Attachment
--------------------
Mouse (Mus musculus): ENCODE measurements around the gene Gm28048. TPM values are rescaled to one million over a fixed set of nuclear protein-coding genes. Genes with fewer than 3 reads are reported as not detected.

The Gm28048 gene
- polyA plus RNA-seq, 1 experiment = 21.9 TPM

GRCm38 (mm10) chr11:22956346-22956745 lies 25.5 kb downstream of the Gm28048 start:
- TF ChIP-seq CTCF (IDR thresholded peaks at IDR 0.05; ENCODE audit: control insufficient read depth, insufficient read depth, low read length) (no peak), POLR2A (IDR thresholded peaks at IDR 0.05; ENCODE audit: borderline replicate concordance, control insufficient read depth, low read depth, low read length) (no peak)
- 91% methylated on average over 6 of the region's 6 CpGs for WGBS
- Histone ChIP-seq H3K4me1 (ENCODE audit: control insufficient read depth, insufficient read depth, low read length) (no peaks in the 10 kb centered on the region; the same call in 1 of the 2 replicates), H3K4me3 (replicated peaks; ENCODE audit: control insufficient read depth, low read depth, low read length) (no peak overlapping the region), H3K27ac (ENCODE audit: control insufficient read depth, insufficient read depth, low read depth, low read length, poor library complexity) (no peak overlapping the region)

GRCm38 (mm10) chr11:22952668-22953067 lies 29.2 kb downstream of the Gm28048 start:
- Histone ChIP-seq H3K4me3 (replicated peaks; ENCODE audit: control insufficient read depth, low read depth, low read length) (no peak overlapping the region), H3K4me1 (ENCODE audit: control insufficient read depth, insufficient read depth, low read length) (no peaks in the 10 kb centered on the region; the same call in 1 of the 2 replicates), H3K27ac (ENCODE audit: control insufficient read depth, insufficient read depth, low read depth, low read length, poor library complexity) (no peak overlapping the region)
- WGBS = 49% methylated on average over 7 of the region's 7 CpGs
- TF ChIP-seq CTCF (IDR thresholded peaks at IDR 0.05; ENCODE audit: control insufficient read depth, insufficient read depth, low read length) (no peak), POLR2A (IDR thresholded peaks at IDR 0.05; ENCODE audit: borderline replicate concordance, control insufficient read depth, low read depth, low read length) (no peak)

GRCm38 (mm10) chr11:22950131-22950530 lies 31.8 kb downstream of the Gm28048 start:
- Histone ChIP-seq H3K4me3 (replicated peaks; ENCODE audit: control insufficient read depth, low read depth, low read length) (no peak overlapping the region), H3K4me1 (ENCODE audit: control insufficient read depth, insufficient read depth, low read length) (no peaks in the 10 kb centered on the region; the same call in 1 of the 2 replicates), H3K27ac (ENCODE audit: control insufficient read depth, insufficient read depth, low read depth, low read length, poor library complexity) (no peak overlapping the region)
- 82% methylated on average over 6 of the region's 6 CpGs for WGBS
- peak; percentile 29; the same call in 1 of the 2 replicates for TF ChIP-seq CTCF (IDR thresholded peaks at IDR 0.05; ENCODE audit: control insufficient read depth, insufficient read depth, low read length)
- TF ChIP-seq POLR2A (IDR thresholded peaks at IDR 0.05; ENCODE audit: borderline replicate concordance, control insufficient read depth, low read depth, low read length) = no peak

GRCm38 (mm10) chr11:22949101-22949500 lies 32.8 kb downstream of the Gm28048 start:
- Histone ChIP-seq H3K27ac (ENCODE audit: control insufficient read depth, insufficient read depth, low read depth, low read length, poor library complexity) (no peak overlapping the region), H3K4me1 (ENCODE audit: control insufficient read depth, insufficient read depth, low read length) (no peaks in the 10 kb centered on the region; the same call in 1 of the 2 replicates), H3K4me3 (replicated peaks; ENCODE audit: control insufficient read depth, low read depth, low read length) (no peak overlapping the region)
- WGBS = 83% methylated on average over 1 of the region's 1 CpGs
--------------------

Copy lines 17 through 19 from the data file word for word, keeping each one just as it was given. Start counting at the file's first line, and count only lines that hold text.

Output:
GRCm38 (mm10) chr11:22949101-22949500 lies 32.8 kb downstream of the Gm28048 start:
- Histone ChIP-seq H3K27ac (ENCODE audit: control insufficient read depth, insufficient read depth, low read depth, low read length, poor library complexity) (no peak overlapping the region), H3K4me1 (ENCODE audit: control insufficient read depth, insufficient read depth, low read length) (no peaks in the 10 kb centered on the region; the same call in 1 of the 2 replicates), H3K4me3 (replicated peaks; ENCODE audit: control insufficient read depth, low read depth, low read length) (no peak overlapping the region)
- WGBS = 83% methylated on average over 1 of the region's 1 CpGs